A federal judge said America's broken justice system is forcing innocent people to spend years in prison.
Judge Jed Rakoff, who sits on the Federal District Court in Manhattan, said tens of thousands of innocent people are pleading guilty because they fear they will serve much longer sentences in prison if they don't cooperate with prosecutors.
This week, Rakoff told the Daily News that between 1 and 8 percent of inmates in prison are locked up because they entered into false plea agreements, according to several estimates.
The News notes that, even if that number is .5 percent, that means more than 10,000 people are doing time for offenses they pleaded guilty to but didn't commit.
"The criminal justice system is nothing like you see on TV — it has become a system of plea bargaining,” Rakoff said during a lecture last month at the University of Southern California. "Plea bargains have led many innocent people to take a deal.”
Rakoff said the way the process is currently structured gives prosecutors all the cards. They can hold lengthy mandatory minimum sentences over defendants' heads and entice them to take deals. Only about 3 percent of cases end up at trial.
"People accused of crimes are often offered five years by prosecutors or face 20 to 30 years if they go to trial," Rakoff said. "The prosecutor has the information, he has all the chips … and the defense lawyer has very, very little to work with. So it’s a system of prosecutor power and prosecutor discretion. I saw it in real life [as a criminal defense attorney], and I also know it in my work as a judge today.”
Rakoff said mandatory minimums should be eliminated and prosecutors' roles in plea bargaining should be reduced.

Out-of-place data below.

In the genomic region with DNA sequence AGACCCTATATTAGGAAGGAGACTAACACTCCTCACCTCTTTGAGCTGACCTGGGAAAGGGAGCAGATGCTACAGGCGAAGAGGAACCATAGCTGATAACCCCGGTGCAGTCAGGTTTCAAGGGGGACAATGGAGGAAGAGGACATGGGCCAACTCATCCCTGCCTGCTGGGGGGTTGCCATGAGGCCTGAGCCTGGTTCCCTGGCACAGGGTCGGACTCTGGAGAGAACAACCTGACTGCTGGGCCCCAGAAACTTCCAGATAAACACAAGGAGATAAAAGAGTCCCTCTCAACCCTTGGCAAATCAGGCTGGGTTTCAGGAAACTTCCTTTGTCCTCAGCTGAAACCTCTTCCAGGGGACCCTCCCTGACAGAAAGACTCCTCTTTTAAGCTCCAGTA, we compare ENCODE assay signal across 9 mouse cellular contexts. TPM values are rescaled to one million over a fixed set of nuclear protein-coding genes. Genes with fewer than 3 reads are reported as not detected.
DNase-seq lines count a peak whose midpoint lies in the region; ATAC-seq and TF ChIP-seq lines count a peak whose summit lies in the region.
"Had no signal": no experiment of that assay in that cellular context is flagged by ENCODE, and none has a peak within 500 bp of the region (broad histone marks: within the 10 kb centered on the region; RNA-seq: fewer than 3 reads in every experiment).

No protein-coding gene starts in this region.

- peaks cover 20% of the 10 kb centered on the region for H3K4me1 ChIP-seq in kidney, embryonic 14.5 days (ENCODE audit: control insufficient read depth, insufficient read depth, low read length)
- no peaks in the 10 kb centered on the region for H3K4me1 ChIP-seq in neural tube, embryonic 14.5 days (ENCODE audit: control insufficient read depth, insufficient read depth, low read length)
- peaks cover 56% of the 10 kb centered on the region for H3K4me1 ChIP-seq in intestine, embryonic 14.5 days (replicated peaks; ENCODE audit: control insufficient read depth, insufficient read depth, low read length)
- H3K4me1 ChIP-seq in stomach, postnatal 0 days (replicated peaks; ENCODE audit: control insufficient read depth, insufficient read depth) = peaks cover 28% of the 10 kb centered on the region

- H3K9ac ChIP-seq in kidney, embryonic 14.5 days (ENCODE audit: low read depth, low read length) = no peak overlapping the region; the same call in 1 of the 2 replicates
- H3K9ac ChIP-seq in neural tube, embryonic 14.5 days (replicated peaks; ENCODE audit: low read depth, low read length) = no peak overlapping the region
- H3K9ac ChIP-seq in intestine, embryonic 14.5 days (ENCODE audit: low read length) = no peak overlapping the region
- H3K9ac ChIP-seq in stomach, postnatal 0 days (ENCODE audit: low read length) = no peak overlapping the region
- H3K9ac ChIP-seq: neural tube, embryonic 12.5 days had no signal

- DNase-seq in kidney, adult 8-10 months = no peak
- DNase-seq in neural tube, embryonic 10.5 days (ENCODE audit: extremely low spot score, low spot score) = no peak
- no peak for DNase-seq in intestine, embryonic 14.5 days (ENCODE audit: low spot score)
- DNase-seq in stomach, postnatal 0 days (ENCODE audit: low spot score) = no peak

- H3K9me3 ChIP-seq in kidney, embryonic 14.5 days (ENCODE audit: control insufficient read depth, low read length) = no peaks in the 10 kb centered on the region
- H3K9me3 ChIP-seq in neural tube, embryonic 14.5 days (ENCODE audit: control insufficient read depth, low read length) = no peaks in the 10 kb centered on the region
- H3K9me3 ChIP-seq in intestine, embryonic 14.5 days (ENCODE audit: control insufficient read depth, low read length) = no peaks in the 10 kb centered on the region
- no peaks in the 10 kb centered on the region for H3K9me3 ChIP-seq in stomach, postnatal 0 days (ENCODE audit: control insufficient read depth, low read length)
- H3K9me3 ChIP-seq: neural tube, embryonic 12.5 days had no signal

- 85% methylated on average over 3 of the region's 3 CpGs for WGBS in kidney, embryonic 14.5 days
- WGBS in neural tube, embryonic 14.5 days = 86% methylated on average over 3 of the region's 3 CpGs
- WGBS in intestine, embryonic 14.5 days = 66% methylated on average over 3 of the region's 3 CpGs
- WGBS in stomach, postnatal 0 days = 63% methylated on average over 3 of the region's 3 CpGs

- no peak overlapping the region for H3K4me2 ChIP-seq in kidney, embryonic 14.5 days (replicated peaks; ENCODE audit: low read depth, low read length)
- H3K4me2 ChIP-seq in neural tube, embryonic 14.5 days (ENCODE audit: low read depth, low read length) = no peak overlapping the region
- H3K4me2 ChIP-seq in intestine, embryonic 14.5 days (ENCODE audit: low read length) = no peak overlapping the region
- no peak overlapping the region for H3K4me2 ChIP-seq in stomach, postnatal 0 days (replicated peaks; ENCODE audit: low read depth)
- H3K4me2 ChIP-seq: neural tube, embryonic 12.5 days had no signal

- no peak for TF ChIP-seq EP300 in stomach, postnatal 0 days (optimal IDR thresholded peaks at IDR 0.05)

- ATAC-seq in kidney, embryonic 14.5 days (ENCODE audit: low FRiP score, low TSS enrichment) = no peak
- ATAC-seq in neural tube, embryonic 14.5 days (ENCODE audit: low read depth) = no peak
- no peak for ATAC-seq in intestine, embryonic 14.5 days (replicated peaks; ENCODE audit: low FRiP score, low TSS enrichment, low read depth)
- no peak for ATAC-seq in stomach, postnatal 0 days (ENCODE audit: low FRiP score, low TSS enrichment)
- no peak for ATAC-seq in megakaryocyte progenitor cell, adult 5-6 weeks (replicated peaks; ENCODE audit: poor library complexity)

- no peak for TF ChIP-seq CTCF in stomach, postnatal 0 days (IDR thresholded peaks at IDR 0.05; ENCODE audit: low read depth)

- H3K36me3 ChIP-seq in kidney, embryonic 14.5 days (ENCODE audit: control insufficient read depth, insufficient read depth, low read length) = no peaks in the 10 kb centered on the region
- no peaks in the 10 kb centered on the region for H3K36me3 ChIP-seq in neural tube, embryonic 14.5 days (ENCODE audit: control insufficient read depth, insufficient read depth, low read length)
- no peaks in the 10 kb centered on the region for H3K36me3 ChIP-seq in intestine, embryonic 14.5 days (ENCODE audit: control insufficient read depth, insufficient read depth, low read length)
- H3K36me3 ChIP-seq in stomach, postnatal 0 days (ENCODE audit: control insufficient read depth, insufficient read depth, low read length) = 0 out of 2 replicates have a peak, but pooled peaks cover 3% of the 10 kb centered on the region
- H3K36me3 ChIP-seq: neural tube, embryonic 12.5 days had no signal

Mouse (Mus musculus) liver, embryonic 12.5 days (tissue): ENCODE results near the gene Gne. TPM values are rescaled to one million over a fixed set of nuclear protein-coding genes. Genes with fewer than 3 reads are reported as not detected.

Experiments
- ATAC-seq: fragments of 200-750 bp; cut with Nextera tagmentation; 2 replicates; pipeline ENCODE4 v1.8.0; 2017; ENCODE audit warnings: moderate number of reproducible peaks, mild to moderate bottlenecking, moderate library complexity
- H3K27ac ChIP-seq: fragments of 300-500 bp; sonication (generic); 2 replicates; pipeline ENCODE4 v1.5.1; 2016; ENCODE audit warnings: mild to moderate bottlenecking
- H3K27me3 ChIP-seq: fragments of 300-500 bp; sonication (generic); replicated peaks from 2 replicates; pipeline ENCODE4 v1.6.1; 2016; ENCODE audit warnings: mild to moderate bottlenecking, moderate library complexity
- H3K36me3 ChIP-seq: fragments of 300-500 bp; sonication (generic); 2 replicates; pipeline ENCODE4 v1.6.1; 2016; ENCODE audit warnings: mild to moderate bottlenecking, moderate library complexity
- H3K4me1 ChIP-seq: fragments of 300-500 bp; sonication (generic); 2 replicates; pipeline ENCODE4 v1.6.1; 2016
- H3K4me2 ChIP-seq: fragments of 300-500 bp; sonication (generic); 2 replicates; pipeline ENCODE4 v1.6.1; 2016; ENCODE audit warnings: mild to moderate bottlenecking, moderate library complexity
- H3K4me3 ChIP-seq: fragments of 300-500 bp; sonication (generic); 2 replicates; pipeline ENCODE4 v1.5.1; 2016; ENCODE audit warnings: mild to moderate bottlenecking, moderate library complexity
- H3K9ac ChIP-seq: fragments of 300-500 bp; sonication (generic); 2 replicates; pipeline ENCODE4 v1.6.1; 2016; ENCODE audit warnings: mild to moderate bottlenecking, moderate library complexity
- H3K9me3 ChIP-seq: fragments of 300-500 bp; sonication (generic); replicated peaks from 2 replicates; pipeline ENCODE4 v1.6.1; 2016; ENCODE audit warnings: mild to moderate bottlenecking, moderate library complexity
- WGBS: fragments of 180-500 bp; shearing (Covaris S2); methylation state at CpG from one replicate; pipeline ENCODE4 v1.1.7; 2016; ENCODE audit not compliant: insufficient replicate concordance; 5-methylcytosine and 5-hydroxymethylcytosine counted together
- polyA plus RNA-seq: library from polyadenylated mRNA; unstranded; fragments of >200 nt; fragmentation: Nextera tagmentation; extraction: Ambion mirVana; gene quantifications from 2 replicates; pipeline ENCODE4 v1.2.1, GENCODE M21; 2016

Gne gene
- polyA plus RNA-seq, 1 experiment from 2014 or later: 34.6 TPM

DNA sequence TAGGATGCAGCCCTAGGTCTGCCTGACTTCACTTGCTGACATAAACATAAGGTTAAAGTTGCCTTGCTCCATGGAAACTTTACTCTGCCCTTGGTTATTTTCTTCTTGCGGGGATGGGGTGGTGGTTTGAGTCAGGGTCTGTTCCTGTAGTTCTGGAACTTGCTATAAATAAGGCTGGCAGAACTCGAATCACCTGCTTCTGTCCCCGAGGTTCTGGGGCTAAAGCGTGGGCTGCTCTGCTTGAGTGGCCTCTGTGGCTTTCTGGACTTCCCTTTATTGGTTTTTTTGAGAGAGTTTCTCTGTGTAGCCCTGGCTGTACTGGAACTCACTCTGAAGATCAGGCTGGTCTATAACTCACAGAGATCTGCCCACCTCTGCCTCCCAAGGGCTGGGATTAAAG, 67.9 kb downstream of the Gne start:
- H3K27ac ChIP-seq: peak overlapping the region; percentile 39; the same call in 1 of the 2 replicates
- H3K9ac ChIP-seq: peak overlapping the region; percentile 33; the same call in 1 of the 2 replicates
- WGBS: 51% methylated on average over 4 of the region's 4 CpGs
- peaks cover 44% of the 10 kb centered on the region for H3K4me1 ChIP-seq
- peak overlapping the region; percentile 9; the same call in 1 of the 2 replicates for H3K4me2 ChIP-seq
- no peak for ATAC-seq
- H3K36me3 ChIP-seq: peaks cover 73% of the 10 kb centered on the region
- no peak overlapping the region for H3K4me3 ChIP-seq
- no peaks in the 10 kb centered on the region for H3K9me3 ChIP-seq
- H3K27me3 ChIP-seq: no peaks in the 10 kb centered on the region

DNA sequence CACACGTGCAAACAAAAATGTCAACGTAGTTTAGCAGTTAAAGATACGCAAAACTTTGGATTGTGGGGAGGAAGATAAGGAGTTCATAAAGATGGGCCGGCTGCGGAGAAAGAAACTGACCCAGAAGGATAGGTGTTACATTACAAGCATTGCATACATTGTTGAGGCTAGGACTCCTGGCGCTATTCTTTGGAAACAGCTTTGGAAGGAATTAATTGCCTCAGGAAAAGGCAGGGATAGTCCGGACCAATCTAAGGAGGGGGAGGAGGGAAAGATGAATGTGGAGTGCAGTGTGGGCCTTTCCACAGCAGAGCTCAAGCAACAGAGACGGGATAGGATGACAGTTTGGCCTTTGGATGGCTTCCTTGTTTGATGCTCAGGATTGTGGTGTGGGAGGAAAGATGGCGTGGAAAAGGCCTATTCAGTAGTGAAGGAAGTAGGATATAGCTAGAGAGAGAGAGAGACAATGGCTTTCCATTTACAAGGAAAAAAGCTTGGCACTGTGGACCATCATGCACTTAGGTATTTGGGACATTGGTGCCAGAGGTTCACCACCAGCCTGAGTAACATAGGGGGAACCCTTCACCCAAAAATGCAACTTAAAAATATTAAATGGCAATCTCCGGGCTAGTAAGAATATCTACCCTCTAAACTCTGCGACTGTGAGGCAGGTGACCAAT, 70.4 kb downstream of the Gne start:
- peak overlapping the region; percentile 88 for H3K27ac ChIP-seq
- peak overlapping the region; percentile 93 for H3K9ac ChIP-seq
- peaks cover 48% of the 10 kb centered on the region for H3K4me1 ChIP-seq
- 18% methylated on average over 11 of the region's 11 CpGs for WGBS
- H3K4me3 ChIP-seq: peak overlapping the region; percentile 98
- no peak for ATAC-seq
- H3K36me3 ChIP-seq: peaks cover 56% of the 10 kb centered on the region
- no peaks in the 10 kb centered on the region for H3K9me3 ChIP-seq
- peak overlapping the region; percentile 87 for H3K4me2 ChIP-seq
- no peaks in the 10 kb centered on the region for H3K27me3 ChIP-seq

Another option, he said, is putting judges at the center of the plea process.
"What I have in mind is a magistrate judge or a junior judge would get involved,” Rakoff said. “He would take offers from the prosecutor and the defense. … He would evaluate the case and propose a plea bargain if he thought that was appropriate, and he might, in appropriate cases, say to the prosecutor, ‘You don’t have a case and you should drop it.’ This would be very difficult for the judiciary; it’s not something I come to lightly, but I can’t think of any better solution to this problem.”
As Think Progress notes, Rakoff is no stranger to controversy:
In 2002, he declared the federal death penalty statute unconstitutional — and was quickly overturned. And last year, he blasted the U.S. Justice Department for not prosecuting Wall Street executives. But he also contributes his perspective as a former criminal defense attorney, a decreasingly common credential for federal judicial nominees in a field that is overwhelmed by lawyers with corporate backgrounds.
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